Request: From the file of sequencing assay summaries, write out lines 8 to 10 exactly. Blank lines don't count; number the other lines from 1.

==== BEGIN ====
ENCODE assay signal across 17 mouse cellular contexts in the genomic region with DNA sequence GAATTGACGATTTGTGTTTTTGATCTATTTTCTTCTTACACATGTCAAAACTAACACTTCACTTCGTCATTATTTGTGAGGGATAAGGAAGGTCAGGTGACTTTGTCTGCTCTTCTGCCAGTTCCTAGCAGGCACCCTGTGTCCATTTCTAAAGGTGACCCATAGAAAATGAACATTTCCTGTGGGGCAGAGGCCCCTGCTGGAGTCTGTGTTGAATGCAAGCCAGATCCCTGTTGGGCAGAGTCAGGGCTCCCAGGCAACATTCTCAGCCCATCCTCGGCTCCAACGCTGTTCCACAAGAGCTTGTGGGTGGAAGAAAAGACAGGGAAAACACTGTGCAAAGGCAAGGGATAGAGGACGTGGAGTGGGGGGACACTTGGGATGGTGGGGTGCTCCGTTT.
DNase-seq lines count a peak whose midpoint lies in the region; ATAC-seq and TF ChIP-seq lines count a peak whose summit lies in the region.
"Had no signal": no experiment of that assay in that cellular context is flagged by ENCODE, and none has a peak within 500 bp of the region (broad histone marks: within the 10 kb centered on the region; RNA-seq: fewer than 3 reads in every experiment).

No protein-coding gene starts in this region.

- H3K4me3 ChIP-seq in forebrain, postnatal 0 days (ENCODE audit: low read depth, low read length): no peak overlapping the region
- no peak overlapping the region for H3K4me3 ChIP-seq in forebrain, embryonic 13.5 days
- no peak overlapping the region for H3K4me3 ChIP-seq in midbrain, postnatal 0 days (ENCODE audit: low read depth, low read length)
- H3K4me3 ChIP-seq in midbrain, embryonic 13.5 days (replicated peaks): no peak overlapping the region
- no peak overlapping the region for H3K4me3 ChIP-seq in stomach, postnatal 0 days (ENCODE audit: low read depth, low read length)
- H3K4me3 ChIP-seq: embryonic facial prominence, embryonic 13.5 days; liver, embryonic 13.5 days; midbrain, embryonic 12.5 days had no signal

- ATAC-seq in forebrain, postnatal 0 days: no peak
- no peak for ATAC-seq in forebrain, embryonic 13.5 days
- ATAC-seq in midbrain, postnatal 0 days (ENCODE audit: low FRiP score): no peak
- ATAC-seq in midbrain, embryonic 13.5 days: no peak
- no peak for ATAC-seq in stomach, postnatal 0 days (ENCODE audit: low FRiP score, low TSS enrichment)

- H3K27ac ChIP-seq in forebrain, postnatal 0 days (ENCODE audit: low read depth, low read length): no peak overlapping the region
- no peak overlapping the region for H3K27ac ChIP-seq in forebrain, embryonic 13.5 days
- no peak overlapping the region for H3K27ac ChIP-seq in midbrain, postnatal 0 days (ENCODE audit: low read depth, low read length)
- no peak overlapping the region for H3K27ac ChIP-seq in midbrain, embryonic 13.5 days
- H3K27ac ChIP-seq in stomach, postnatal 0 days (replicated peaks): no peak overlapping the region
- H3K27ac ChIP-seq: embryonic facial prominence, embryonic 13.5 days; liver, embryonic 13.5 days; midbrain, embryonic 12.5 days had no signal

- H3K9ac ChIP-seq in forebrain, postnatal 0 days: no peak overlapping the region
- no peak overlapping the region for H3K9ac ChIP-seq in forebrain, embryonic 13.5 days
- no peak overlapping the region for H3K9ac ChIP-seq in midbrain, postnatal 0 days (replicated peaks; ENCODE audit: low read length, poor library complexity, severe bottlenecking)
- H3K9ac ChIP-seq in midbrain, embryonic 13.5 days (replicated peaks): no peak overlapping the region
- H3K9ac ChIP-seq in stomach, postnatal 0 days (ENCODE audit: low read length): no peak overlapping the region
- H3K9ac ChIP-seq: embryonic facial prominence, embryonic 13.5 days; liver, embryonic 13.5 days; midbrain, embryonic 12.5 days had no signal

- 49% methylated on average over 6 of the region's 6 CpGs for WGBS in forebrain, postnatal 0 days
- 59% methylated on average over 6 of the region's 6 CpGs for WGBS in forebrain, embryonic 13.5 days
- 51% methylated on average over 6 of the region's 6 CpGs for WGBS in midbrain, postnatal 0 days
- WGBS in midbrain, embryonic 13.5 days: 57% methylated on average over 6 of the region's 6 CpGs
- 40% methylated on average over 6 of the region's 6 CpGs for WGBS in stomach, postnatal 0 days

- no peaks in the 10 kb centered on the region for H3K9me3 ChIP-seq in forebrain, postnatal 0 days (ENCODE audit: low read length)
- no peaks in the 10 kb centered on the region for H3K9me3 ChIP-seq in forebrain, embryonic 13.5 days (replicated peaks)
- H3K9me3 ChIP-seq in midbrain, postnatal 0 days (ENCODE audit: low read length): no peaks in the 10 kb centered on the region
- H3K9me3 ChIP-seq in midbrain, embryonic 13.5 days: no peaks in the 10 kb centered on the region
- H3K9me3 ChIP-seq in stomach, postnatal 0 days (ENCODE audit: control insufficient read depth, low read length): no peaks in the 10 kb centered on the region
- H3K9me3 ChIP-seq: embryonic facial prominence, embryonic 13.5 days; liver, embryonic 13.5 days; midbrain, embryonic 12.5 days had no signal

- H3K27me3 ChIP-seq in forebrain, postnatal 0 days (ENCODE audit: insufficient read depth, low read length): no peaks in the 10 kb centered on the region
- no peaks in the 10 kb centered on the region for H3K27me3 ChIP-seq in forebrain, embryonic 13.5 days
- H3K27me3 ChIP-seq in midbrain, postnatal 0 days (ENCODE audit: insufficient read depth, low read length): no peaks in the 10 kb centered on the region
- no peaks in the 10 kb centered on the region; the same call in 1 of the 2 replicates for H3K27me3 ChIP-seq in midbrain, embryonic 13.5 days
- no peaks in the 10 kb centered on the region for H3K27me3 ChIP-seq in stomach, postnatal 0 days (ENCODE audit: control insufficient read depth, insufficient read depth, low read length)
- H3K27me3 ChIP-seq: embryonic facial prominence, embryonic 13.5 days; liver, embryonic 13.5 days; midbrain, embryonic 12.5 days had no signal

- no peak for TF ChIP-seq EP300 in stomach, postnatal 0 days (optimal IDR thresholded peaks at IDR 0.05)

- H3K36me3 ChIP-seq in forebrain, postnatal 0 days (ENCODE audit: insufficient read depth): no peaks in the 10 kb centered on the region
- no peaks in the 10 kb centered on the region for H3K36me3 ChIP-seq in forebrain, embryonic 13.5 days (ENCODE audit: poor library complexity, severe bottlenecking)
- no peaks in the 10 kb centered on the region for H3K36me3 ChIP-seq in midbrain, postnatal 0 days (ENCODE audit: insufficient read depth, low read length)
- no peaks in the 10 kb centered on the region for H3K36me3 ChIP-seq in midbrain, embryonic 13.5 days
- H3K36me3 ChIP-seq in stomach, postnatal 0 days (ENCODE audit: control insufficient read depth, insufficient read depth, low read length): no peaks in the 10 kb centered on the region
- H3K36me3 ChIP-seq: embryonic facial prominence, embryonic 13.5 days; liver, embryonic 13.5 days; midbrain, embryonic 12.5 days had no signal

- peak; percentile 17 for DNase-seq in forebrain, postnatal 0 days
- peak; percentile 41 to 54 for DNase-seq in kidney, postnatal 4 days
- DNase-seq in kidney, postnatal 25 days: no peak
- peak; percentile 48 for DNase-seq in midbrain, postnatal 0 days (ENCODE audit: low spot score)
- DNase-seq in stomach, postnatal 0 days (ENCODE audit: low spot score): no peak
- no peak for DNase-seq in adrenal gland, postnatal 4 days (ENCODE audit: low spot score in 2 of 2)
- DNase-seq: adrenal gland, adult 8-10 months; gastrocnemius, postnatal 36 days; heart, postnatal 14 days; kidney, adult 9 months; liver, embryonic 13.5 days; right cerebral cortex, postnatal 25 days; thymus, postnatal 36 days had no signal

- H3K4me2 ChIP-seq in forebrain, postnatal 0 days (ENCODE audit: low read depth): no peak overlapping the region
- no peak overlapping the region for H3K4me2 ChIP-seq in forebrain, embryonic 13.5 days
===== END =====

- H3K4me3 ChIP-seq in midbrain, embryonic 13.5 days (replicated peaks): no peak overlapping the region
- no peak overlapping the region for H3K4me3 ChIP-seq in stomach, postnatal 0 days (ENCODE audit: low read depth, low read length)
- H3K4me3 ChIP-seq: embryonic facial prominence, embryonic 13.5 days; liver, embryonic 13.5 days; midbrain, embryonic 12.5 days had no signal